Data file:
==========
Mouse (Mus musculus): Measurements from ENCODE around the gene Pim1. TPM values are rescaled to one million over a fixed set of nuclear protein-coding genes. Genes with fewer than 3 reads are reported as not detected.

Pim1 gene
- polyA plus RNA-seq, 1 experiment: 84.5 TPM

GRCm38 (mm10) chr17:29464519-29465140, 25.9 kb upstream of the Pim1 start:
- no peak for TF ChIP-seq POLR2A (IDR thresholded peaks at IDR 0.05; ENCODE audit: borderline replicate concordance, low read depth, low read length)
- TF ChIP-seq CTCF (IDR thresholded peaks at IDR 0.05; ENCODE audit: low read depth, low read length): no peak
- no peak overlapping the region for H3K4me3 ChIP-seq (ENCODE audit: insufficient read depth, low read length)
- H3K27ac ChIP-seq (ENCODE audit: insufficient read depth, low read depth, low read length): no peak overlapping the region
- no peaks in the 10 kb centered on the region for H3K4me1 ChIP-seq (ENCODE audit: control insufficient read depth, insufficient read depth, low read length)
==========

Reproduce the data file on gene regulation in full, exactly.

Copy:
Mouse (Mus musculus): Measurements from ENCODE around the gene Pim1. TPM values are rescaled to one million over a fixed set of nuclear protein-coding genes. Genes with fewer than 3 reads are reported as not detected.

Pim1 gene
- polyA plus RNA-seq, 1 experiment: 84.5 TPM

GRCm38 (mm10) chr17:29464519-29465140, 25.9 kb upstream of the Pim1 start:
- no peak for TF ChIP-seq POLR2A (IDR thresholded peaks at IDR 0.05; ENCODE audit: borderline replicate concordance, low read depth, low read length)
- TF ChIP-seq CTCF (IDR thresholded peaks at IDR 0.05; ENCODE audit: low read depth, low read length): no peak
- no peak overlapping the region for H3K4me3 ChIP-seq (ENCODE audit: insufficient read depth, low read length)
- H3K27ac ChIP-seq (ENCODE audit: insufficient read depth, low read depth, low read length): no peak overlapping the region
- no peaks in the 10 kb centered on the region for H3K4me1 ChIP-seq (ENCODE audit: control insufficient read depth, insufficient read depth, low read length)